All About ACH Payment Processing

ACH, or Automated Clearing House, is an electronic payment system that moves money between banks. Also known as an electronic check payment (or eCheck payment), ACH has been around for over 50 years and is considered a traditional way to pay electronically. 

If ACH sounds familiar, it’s because it’s the technology that enables employees to receive their paychecks through direct deposit or for consumers to pay a bill online. 

While the technology behind ACH has been around for decades, that doesn’t mean its usage is declining. Statistics around ACH in the 21st century are astounding. According to Nacha, the ACH network administrator, there were 6.8 billion ACH payments processed in Q3 of 2020, which is 9% higher than Q3 of 2019. 

Additionally, the network continues to modernize itself by updating its rules to complement the payments industry’s current demands. Updates include the ability to transfer larger amounts of money in a shorter period, with the eventual goal of offering transactions that allow funds to settle and be available on the same day.

Today’s ACH options continue to benefit large enterprises and small businesses alike. Based on these growth numbers and technological advances, software developers should keep ACH functionality on their radar and consider its viability for their customers.

Understanding ACH Payment Processing

Where does ACH fit in the digital payments space? To fully appreciate how far ACH has come and its modernization efforts, it makes sense to look back at how it started.

The History of ACH

In the late 1960s, the proliferation of paper checks made California bankers take a step back. They were concerned that the current technology and equipment would not be enough to sustain future volumes. In response, they created SCOPE, which stood for “Special Committee on Paperless Entries.”

Simultaneously, the American Bankers Association conducted a study that looked for ways to improve the US’s payment system. These events led to the creation of the first ACH association that managed electronic payments. Following California’s lead, more regional ACH associations came into existence, and in 1974, the National Automated Clearing House Association, or Nacha, was formed to be an administrator to these associations.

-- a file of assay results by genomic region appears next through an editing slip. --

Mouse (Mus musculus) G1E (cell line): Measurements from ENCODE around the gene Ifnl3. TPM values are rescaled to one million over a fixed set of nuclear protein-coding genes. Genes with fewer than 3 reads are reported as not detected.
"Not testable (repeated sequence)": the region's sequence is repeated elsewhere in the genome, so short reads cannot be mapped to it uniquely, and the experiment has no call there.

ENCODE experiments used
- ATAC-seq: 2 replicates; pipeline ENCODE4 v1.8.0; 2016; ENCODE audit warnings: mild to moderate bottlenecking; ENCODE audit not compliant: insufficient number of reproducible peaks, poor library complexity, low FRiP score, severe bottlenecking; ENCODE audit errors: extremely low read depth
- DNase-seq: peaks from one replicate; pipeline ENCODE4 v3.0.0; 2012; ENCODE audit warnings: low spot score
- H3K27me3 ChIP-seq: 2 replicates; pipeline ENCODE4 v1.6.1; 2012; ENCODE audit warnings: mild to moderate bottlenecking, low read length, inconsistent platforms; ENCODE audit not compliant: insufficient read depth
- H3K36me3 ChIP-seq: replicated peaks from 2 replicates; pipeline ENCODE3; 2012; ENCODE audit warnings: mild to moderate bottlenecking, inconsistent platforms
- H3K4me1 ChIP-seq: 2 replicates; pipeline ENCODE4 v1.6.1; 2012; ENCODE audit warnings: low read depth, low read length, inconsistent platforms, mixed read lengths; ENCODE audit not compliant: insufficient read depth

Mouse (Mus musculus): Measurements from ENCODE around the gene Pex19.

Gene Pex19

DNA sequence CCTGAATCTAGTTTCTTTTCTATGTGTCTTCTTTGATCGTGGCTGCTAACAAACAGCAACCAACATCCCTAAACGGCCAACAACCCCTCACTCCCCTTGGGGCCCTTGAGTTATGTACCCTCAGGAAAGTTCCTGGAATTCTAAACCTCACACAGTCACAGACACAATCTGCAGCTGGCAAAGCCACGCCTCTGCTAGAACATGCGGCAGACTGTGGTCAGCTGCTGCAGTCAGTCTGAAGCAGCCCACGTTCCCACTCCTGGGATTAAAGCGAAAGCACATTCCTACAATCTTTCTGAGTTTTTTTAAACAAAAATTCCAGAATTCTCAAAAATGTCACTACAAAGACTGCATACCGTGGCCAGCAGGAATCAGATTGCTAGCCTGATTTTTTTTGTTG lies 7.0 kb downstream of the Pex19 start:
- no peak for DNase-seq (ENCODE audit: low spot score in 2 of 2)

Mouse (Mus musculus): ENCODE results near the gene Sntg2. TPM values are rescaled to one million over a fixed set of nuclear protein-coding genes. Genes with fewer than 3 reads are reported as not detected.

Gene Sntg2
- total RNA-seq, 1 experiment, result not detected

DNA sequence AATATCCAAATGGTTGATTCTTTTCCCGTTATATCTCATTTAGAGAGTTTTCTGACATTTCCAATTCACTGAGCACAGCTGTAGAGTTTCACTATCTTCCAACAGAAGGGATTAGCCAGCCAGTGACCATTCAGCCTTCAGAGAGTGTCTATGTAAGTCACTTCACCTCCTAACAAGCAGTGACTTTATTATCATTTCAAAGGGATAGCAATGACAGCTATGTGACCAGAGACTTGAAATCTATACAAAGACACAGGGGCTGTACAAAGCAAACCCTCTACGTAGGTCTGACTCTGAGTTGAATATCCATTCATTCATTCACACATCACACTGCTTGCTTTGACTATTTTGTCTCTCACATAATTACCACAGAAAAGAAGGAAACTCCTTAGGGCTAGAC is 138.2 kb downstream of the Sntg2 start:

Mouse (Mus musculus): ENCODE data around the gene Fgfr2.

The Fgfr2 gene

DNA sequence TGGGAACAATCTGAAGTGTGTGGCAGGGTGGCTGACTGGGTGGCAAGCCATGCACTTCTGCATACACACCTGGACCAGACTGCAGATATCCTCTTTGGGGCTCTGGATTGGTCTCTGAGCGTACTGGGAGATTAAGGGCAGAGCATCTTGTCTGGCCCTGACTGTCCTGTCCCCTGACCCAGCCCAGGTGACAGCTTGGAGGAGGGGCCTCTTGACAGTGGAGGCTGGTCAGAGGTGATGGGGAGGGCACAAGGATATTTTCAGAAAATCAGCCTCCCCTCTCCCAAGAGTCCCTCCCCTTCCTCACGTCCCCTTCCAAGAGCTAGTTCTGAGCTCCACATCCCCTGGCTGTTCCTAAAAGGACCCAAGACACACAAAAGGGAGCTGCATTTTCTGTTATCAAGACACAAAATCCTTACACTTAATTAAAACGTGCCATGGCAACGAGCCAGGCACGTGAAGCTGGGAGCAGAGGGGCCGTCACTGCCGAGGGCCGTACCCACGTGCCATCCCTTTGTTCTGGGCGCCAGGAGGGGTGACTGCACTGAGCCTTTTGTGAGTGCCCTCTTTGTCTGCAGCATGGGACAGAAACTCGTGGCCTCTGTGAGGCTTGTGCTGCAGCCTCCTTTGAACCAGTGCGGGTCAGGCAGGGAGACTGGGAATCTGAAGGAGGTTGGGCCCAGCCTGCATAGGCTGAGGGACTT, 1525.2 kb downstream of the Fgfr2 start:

The Evolution of ACH

US government entities such as the US Air Force and the Social Security Administration initially used ACH. Today, it’s how 93% of Americans get paid.

In 2001, making ACH payments online and over the phone became an option. It allowed consumers to pay monthly recurring items such as utility bills or conduct online transactions for other goods and services without writing and mailing a paper check.

ACH Modernization Efforts

Standard ACH transactions typically take 3-5 business days to initiate and settle. Part of the reason for this relatively longer timeline is that they process these transactions in batches submitted once a day at a specified time. 

However, in 2016, Nacha began their rollout of Same Day ACH. To speed up the processing timeline, Nacha added two additional settlement windows that allowed banks to send batches either in the morning or the early afternoon, with settlement occurring by the end of the business day.

Note that Same Day ACH transactions have not replaced standard ACH transactions entirely. Instead, it is one option that bank originators can choose. Currently, same-day ACH comes with a separate transaction fee covering the costs of having two additional settlement windows available. Bank originators that do not opt-in will experience the longer settlement times associated with standard ACH transactions.

In March 2020, the maximum amount allowed for an ACH transfer increased tremendously from $25,000 to $100,000, spurring healthy growth in the number of payments and volumes processed in the latter part of 2020. A combination of modernization efforts, flexibility in settlements, and disruption of business practices from the pandemic may have kept the ACH network a valuable part of the payments ecosystem.

Comparing ACH to Other Electronic Payments

Here’s how standard ACH differs from other electronic payment methods.

ACH vs. Debit Cards

Since both transactions technically happen by withdrawing funds directly from a checking or savings account, it’s understandable to think that these two transactions are the same.